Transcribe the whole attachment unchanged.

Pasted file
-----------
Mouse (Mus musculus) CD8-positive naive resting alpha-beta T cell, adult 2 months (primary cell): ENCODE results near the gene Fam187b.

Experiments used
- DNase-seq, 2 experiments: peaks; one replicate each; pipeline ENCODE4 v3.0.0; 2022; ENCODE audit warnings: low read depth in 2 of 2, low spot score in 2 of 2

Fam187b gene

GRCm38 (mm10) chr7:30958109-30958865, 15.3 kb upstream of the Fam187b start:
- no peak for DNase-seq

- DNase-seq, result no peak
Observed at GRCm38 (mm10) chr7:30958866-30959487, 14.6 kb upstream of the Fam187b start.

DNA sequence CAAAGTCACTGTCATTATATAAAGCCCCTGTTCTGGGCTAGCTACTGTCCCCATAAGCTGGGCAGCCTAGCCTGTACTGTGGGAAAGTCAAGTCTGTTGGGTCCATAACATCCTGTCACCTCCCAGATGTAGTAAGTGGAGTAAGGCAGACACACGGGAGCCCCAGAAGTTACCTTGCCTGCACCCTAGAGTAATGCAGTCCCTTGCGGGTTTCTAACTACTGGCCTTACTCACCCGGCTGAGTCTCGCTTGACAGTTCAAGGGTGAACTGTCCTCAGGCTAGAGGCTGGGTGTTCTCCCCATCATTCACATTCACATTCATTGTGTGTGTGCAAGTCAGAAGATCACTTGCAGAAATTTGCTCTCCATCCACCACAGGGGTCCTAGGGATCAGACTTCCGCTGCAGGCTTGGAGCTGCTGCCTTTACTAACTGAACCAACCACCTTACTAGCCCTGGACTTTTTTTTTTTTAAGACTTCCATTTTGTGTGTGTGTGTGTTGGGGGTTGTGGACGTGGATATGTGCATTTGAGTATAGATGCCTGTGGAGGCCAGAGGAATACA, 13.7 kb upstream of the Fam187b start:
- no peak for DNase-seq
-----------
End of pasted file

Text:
Mouse (Mus musculus) CD8-positive naive resting alpha-beta T cell, adult 2 months (primary cell): ENCODE results near the gene Fam187b.

Experiments used
- DNase-seq, 2 experiments: peaks; one replicate each; pipeline ENCODE4 v3.0.0; 2022; ENCODE audit warnings: low read depth in 2 of 2, low spot score in 2 of 2

Fam187b gene

GRCm38 (mm10) chr7:30958109-30958865, 15.3 kb upstream of the Fam187b start:
- no peak for DNase-seq

- DNase-seq, result no peak
Observed at GRCm38 (mm10) chr7:30958866-30959487, 14.6 kb upstream of the Fam187b start.

DNA sequence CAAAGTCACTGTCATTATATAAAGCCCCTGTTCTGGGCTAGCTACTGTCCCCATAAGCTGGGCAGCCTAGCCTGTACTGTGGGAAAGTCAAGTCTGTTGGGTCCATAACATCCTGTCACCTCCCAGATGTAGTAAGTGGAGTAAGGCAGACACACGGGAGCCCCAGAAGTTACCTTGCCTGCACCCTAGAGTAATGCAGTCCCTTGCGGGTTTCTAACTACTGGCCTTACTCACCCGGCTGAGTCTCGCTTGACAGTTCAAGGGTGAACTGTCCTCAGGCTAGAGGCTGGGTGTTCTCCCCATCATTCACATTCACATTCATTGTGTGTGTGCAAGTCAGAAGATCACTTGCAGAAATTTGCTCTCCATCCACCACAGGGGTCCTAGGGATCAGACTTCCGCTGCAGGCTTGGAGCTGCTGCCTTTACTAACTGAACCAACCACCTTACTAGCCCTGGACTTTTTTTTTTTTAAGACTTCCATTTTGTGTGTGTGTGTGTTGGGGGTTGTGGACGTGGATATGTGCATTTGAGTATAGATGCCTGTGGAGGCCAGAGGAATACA, 13.7 kb upstream of the Fam187b start:
- no peak for DNase-seq